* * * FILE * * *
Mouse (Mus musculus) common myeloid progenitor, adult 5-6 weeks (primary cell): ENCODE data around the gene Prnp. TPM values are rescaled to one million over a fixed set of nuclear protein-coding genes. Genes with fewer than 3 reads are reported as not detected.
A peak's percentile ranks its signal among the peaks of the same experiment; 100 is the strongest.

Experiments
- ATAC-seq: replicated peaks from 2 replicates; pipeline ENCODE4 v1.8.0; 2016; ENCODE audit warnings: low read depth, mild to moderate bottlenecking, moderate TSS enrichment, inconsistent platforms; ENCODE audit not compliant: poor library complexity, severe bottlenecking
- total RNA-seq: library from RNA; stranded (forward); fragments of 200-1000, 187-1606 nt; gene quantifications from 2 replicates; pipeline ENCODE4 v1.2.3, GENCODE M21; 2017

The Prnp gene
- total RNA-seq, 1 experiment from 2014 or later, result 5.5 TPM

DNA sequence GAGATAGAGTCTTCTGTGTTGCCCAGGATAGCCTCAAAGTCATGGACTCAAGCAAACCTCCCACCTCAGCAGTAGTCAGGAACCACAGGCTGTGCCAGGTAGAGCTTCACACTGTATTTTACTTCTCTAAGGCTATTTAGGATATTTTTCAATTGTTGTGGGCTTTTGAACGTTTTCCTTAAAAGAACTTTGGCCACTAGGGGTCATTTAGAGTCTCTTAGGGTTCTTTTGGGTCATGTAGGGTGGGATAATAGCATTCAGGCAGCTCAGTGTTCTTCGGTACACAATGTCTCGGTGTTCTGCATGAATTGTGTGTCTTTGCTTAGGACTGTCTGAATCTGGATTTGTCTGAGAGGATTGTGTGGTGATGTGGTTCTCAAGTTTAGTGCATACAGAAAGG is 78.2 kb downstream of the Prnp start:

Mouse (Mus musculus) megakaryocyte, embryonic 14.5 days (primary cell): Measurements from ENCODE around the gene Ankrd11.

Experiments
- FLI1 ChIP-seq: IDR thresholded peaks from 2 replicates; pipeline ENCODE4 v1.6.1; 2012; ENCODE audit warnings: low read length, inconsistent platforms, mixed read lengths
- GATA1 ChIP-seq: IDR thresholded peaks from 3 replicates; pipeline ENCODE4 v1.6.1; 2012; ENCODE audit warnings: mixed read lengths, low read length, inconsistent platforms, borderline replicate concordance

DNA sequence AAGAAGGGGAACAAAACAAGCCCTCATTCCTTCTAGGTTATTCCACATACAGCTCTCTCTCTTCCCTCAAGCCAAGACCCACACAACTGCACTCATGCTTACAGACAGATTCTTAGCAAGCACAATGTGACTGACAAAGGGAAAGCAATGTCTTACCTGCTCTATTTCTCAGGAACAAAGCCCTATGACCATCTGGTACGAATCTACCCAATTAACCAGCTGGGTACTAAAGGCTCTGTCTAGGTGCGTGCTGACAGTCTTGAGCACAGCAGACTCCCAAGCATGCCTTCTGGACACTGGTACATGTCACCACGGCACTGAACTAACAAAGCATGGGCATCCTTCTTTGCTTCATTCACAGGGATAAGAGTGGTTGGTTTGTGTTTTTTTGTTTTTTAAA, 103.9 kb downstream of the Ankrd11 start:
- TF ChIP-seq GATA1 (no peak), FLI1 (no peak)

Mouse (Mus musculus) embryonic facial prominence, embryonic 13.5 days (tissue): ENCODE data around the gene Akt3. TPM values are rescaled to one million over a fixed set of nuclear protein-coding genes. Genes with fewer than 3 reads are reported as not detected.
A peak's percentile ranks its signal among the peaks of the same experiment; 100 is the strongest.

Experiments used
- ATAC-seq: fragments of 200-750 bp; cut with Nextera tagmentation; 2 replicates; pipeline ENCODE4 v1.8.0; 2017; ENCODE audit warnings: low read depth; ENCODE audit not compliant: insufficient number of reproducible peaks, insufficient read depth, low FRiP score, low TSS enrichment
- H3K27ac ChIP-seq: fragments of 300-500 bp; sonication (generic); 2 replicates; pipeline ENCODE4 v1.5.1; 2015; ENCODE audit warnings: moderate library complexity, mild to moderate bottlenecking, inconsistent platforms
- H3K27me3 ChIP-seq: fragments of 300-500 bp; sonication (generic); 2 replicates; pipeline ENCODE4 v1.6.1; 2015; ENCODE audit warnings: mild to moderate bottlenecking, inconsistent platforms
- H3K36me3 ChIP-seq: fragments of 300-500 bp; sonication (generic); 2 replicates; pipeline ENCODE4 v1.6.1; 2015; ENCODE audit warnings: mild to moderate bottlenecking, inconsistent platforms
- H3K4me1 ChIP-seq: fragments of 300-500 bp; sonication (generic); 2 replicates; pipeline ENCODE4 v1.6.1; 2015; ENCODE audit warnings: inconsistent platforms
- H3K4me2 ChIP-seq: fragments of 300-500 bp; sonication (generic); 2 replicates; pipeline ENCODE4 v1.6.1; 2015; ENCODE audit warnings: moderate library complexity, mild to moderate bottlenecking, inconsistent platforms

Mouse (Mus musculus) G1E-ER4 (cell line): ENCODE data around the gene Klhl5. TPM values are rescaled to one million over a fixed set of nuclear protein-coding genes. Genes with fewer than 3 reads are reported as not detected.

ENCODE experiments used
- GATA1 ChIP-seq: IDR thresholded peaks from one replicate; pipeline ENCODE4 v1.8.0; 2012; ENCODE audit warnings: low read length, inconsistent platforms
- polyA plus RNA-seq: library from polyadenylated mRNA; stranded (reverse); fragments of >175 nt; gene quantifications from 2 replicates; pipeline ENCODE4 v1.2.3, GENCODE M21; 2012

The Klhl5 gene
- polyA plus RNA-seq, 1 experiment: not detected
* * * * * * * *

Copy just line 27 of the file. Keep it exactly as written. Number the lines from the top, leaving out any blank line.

- polyA plus RNA-seq: library from polyadenylated mRNA; stranded (reverse); fragments of >175 nt; gene quantifications from 2 replicates; pipeline ENCODE4 v1.2.3, GENCODE M21; 2012